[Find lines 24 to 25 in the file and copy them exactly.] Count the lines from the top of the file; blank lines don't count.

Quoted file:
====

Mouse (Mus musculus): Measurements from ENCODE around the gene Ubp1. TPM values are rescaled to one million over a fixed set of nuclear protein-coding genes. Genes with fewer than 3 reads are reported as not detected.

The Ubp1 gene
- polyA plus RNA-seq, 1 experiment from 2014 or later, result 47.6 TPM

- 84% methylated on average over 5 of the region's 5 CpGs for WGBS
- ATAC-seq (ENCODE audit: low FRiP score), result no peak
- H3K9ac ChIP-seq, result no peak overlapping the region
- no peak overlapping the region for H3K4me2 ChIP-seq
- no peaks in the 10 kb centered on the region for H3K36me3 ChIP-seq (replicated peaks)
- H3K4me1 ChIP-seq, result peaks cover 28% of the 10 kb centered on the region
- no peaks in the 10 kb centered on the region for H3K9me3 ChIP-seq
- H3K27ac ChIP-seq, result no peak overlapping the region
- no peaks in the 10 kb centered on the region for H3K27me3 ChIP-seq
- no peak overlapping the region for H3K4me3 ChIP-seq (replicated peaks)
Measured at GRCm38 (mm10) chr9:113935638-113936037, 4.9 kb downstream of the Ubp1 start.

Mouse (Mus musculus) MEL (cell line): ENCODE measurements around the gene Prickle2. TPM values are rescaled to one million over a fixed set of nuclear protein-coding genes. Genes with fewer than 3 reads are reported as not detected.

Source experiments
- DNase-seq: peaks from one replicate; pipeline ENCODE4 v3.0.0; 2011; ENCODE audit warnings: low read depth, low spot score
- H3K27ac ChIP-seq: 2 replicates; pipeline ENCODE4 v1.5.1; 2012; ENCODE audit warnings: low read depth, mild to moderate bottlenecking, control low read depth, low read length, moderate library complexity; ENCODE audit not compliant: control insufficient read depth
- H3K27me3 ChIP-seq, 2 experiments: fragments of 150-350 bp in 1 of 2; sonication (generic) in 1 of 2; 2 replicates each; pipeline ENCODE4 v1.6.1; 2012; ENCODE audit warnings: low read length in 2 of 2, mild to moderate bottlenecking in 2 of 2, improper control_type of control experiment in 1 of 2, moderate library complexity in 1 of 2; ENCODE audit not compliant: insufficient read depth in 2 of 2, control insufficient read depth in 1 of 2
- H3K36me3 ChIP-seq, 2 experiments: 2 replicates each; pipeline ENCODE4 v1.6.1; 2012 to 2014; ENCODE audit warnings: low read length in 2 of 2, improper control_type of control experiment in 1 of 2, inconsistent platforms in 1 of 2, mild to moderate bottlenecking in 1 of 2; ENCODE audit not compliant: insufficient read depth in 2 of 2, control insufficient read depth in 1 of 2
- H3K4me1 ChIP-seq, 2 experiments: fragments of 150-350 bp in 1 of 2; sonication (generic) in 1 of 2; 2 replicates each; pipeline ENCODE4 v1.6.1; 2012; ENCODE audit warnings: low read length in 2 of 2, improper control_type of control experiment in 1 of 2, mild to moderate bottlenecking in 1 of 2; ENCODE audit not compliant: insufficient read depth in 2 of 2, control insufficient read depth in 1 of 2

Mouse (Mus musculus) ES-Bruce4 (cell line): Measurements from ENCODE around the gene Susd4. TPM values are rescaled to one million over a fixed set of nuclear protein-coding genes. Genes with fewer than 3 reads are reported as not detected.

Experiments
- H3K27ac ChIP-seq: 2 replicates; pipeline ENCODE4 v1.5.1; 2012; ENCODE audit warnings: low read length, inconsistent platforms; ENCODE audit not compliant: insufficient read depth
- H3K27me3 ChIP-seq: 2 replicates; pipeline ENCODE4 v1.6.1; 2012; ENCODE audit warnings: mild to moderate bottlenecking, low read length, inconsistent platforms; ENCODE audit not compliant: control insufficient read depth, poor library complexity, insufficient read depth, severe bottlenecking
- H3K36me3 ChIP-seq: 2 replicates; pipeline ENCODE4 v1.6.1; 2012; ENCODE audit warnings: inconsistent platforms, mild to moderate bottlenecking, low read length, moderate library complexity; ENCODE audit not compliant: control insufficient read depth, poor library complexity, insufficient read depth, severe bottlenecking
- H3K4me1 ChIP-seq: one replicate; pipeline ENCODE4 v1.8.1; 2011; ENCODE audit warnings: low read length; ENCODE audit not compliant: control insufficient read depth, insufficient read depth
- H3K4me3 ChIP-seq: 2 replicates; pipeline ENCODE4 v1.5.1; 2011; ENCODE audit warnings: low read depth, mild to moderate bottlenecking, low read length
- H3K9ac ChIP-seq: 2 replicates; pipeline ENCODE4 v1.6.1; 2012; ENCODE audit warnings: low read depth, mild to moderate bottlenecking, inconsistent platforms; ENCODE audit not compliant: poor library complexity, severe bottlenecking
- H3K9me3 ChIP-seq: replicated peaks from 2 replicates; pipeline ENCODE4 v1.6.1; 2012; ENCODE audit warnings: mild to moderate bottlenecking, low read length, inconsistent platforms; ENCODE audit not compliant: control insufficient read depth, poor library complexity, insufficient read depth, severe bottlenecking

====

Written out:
- H3K27ac ChIP-seq: 2 replicates; pipeline ENCODE4 v1.5.1; 2012; ENCODE audit warnings: low read length, inconsistent platforms; ENCODE audit not compliant: insufficient read depth
- H3K27me3 ChIP-seq: 2 replicates; pipeline ENCODE4 v1.6.1; 2012; ENCODE audit warnings: mild to moderate bottlenecking, low read length, inconsistent platforms; ENCODE audit not compliant: control insufficient read depth, poor library complexity, insufficient read depth, severe bottlenecking